When you think of a rock star, there are many things that come to mind, but tinnitus is not usually one of them. Unfortunately, many musicians suffer from tinnitus because of years of exposure to loud sounds: concerts, practice, and just listening to music. For some, hearing protection does not feel practical, and for others it is something they think about when it is too late. Because hearing loss is the most common cause of tinnitus, it is easy to see how artists that are exposed to so much noise can develop tinnitus if they do not take precautions. The effect this has on musicians spans generations: from Chris Martin of Coldplay to Neil Young, a whole range of famous artists live with chronic ringing in the ears.
In 2013, various artists got together to work on an album (I Am The One in Ten) to raise awareness for a condition that affects around 10% of the population. Their efforts may not only help with shifting attention to tinnitus, but may also contribute to knowledge of preventative measures (e.g., hearing protection) for tinnitus sufferers.
While most suffering from tinnitus do not have the kind of resources Chris Martin may have, it just goes to show how difficult it has been for tinnitus sufferers to find ways to manage their tinnitus.
In October, Sound Options’ positive results on tinnitus was presented at the 2015 Canadian Academy of Audiology Conference (CAA), the national association for audiology in Canada! We’re honoured to be sharing the sound therapy’s findings at the CAA, and educating audiologists, researchers and other professionals in the hearing space about the tinnitus treatment. Sound Options is exhilarated that the podium led to a lot more interest in the uptake of the sound therapy across Canada. Thank you for all your support!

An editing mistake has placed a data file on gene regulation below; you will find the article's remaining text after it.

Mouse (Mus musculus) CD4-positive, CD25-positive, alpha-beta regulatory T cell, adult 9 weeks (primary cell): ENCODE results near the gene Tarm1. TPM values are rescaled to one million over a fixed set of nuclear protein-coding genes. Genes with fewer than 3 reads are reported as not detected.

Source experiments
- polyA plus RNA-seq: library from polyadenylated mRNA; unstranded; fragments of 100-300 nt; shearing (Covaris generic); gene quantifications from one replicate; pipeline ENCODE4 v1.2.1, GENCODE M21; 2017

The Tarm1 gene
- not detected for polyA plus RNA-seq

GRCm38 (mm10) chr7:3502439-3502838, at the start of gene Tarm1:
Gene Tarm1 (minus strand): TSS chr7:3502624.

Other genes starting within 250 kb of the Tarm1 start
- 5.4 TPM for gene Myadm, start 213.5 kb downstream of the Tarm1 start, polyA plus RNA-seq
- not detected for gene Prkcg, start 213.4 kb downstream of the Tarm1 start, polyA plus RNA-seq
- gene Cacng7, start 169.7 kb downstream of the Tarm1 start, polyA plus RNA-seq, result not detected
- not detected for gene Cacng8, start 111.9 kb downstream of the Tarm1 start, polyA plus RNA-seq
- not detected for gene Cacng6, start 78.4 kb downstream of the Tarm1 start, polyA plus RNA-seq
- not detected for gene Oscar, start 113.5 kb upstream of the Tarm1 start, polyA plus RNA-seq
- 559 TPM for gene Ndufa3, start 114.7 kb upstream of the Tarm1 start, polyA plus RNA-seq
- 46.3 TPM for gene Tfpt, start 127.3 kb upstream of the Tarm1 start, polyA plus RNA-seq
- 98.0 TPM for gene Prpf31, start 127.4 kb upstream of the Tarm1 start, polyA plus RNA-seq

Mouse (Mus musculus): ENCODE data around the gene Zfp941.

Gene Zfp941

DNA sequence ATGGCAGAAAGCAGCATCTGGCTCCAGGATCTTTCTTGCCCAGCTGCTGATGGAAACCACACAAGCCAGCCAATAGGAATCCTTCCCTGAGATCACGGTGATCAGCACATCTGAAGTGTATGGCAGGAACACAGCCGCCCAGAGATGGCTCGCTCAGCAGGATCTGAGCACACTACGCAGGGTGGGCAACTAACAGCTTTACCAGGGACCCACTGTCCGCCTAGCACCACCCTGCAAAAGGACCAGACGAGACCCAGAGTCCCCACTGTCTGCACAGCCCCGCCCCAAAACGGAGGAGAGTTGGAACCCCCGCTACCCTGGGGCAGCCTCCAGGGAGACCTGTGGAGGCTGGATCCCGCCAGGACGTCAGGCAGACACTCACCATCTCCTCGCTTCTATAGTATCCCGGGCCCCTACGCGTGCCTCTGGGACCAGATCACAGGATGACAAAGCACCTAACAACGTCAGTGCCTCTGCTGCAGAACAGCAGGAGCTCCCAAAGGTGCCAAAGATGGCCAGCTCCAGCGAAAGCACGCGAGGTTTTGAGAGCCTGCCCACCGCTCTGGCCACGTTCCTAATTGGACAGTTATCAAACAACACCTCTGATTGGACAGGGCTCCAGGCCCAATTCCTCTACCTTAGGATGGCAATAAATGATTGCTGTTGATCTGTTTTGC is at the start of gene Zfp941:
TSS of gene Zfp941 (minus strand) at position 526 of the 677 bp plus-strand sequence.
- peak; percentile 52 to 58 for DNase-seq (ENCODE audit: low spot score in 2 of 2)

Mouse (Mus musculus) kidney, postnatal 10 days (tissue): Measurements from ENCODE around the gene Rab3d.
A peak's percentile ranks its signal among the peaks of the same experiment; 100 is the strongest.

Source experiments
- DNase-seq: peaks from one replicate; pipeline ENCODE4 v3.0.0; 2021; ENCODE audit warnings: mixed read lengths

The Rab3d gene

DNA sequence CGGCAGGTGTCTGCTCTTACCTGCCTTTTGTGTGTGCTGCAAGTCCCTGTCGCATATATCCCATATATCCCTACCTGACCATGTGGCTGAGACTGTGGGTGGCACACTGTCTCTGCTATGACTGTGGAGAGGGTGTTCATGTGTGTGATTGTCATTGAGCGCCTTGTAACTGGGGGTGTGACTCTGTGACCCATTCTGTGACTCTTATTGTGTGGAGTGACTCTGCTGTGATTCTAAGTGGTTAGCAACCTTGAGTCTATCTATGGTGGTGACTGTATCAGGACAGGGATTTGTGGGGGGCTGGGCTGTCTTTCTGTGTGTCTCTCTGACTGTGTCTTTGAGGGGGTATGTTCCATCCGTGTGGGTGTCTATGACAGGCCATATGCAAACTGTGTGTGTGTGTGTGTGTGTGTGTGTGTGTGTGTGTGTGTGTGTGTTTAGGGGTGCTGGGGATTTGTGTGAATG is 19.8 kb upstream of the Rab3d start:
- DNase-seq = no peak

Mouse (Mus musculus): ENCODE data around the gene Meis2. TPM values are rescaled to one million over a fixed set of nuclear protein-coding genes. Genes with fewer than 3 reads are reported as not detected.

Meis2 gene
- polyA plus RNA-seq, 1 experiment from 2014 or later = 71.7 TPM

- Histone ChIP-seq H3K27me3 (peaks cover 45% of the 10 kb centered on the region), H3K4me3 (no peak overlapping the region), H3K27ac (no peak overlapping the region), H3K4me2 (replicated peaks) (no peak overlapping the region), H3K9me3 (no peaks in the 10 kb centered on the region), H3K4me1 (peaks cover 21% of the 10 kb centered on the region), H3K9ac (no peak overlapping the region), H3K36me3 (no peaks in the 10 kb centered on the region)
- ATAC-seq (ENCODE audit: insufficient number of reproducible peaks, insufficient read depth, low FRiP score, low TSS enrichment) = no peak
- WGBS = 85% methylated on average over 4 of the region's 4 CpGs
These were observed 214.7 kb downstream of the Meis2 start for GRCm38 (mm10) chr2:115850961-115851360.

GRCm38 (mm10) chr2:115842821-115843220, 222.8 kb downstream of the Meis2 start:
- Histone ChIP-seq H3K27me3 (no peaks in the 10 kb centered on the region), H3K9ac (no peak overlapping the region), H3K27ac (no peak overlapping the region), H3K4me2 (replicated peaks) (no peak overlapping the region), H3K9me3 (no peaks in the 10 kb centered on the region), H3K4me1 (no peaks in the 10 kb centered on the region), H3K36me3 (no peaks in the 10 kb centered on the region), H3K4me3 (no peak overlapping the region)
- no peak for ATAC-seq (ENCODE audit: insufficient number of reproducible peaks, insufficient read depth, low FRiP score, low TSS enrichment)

For details of the podium talk, please click here: Clinical Trial Results – Tinnitus Treatment
May is Hearing Awareness Month, and the Canadian Hard of Hearing Association hosted a Hearing Health Fair connecting the public to hearing health professionals to learn more about our ears! Sound Options is proud to be invited as one of the vendors to give expertise on tinnitus, which is currently affecting 1 in 10 people. We are very happy that many visitors benefited from learning more about tinnitus, and the treatments offered to treat this debilitating disorder that affects 1 in 10 amongst us.
How much do you consider your hearing when you are in your teenage years or in your 20s?
Unfortunately, it is not always something that is top of mind. Many people are exposed to noise trauma that can permanently damage hearing during this period of their lives. For certain groups, such as those serving in the armed forces, this is challenging to prevent. However, there is an alarming trend in the general population when it comes to exposing our ears to dangerous sound levels on a regular basis.
The World Health Organization recently put out a report indicating that over 1 BILLION teens and young adults are at risk of hearing damage. This is a staggering number, but in a sense, the information is not all that surprising. The reason for this number is the common misuse of headphones (who hasn’t heard someone’s music from across a crowded bus?) and exposure to events where loud sound and loud music are the goal of the venue. Because these trends are increasing, there is a greater need than ever to give young people an idea of the risks of this noise exposure. This way, they can make an informed choice.
Safe listening levels may not be exciting, but if you are a young person who chooses to get “the most out of music” by turning up the volume, you should be aware that there are some potentially serious consequences. Hearing loss is the most obvious, but it is not the only one. It is also common for those with hearing loss to develop tinnitus: a constant ringing, hissing or buzzing. You can get a better appreciation for how tinnitus can affect your life, even when young by taking some time to view this.
In addition to this, there is now research suggesting that there may be other effects of young people abusing their ears: depression, anxiety and even thoughts of suicide. In fact, a recent study suggested that those between 16 and 25 years old who experience permanent hearing symptoms were at least TWICE as likely to have symptoms of depression and thoughts of suicide.
Given the trends for hearing abuse among young people, there are clearly many reasons to create more awareness now.